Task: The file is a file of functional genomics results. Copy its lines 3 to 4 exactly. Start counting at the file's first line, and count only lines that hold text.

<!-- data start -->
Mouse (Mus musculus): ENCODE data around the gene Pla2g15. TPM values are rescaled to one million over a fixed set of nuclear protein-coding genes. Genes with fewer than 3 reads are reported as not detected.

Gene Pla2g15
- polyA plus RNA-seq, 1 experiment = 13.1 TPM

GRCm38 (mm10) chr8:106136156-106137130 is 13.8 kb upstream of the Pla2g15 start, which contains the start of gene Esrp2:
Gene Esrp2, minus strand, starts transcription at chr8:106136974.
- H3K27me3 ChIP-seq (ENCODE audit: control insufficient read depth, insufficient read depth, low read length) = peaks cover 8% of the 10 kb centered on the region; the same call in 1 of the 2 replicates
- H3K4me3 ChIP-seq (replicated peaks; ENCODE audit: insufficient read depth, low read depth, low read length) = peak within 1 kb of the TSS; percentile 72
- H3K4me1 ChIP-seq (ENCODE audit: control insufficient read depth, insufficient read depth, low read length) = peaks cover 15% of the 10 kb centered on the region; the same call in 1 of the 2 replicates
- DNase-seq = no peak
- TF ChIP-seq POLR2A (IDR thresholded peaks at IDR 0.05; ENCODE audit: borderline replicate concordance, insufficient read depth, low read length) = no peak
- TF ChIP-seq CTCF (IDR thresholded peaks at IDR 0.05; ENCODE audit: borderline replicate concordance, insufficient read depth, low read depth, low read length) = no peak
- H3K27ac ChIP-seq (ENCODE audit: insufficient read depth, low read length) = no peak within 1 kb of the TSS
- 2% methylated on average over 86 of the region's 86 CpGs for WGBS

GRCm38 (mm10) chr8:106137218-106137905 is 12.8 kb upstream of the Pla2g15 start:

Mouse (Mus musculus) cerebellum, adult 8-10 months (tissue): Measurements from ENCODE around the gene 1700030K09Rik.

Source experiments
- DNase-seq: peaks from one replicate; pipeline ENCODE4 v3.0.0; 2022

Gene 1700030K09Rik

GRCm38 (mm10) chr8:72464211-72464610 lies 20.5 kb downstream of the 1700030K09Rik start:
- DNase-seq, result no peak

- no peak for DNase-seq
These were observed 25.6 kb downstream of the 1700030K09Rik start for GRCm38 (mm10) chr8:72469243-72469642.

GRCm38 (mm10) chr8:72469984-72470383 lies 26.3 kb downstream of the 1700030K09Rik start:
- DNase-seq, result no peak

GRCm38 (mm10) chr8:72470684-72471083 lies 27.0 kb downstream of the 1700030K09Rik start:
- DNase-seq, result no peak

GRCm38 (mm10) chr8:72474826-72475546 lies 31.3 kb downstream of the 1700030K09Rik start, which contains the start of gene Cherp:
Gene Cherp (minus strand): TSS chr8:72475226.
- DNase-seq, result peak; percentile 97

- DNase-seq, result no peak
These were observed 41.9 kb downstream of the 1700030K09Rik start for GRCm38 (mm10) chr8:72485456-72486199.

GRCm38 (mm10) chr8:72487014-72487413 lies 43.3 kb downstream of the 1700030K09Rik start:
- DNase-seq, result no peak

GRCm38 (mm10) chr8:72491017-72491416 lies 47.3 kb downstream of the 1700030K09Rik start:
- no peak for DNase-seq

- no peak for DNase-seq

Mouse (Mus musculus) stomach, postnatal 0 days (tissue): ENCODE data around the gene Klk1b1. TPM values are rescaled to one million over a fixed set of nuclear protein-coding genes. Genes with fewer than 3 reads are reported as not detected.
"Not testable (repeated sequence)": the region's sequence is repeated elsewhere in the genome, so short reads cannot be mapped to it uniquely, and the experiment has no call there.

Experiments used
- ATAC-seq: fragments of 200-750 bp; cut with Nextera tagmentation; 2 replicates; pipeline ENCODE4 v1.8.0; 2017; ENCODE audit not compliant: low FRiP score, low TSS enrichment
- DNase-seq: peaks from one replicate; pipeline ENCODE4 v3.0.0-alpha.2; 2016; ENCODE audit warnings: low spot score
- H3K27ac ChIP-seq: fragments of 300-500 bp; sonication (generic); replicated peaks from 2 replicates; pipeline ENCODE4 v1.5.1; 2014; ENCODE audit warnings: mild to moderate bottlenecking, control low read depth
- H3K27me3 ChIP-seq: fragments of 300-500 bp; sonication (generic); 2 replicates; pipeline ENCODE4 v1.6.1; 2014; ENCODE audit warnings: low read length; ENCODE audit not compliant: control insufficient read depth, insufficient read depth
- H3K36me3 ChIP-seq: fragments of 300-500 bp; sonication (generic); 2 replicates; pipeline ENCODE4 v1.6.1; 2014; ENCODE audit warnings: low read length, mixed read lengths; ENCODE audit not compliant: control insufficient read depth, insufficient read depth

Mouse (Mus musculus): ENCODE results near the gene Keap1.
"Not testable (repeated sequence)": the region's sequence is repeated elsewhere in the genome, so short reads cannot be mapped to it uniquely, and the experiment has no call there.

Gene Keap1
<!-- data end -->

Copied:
- polyA plus RNA-seq, 1 experiment = 13.1 TPM

GRCm38 (mm10) chr8:106136156-106137130 is 13.8 kb upstream of the Pla2g15 start, which contains the start of gene Esrp2: